Gatlinburg

Like so many others, I’ve been following the news footage from Gatlinburg all day. I spent so much of my childhood in that area, and have many special memories from my adult life there as well. It’s heartbreaking to see the destruction.

I’ve come across a few negative comments. We’re southerners, so we’re fairly accustomed to hearing ignorant, ill-informed, stereotypical comments coming at us. We generally just ignore those folks, with a sweet little, “bless their heart.”

But those condescending comments made along the lines of, “Why didn’t people get out sooner?”
“Why weren’t orders given to evacuate earlier?”
“Don’t people know to leave when there’s fire?!”
are really starting to irk me.

Allow me to explain something to those too obtuse to get it.
This. Was. A. Disaster.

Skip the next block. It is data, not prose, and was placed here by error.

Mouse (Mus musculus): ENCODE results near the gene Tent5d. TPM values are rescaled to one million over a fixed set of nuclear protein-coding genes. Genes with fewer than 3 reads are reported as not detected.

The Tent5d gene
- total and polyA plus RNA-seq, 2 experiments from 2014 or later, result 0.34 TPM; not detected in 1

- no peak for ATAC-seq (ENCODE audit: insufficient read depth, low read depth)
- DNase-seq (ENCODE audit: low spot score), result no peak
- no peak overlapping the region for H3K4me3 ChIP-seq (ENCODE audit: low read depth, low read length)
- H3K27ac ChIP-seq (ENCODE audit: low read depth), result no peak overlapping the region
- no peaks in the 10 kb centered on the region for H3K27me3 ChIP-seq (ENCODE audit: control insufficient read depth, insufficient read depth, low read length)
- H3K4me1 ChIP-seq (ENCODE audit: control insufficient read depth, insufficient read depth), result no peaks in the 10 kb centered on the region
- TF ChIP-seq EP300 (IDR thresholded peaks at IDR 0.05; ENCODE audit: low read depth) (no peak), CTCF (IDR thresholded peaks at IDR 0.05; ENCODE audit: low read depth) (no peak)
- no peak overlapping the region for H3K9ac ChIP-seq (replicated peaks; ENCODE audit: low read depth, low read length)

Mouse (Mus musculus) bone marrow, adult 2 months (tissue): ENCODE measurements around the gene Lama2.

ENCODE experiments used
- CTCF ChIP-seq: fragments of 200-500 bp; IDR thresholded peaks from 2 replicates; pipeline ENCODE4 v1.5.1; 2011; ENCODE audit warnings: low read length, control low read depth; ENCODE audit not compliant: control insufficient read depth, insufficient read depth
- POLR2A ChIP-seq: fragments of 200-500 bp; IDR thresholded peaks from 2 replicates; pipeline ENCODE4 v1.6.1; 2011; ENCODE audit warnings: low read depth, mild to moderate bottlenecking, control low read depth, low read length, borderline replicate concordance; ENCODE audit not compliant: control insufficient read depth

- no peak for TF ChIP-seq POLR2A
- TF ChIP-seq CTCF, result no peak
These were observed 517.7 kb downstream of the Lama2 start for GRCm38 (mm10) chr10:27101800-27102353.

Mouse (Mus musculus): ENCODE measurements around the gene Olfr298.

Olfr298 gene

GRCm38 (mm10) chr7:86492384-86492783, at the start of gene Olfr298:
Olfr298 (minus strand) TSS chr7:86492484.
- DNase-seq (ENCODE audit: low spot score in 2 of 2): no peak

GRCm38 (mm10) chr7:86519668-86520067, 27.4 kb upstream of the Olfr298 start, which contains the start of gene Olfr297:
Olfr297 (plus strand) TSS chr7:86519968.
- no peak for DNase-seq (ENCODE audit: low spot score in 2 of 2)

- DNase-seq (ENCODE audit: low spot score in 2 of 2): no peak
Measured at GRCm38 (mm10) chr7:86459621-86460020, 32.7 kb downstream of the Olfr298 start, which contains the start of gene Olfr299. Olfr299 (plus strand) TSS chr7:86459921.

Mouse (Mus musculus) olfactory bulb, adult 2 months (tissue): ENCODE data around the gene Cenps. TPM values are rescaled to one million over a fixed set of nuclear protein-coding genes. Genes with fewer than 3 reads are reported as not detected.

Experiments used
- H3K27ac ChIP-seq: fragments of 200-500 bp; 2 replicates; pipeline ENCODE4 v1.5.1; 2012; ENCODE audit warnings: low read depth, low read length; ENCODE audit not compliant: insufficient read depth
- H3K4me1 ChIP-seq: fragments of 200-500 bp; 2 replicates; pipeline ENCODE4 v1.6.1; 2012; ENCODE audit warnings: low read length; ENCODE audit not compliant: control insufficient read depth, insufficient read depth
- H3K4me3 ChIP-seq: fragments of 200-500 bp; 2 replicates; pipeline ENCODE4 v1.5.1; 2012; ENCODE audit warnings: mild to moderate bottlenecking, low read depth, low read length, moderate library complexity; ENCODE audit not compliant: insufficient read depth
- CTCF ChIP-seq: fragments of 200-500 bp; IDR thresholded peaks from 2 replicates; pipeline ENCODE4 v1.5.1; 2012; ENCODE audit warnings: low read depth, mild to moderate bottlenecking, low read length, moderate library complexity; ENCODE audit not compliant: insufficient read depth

In general, those don’t come with a lot of warning. And in more specific terms, this particular kind of disaster is not something we deal with very often. We have forest fires, yes. However, I don’t remember anything like this one in my lifetime. What happened yesterday was the result of a deadly combination of months of drought and ridiculously high winds coming up against a fire. There were gusts up to 87 miles per hour in the mountains That is not “normal” here.
Any of those 3 things are bad, but you put them all together and you have a guaranteed disaster.

We were prepared for wind, sure, but not a firestorm of wind. And that’s exactly what it was.

It’s so easy for those on the outside of a situation to see just exactly how things SHOULD have been done. It’s easy to say, “Well I would have……”
And certainly, there are likely people who have learned a hard lesson. They’ll probably be more prepared if they face this kind of situation again. But the fact remains, this was not a hurricane that was forecast with 2 weeks notice. This was a disaster with very little warning.

Gatlinburg will come back. Don’t you worry about that. That’s what we “mountain people,” do.
In the meantime, pray for all the people, families, animals, businesses, livelihoods, and spirits dealing with the aftermath. If you can help, help. And take care of each other.

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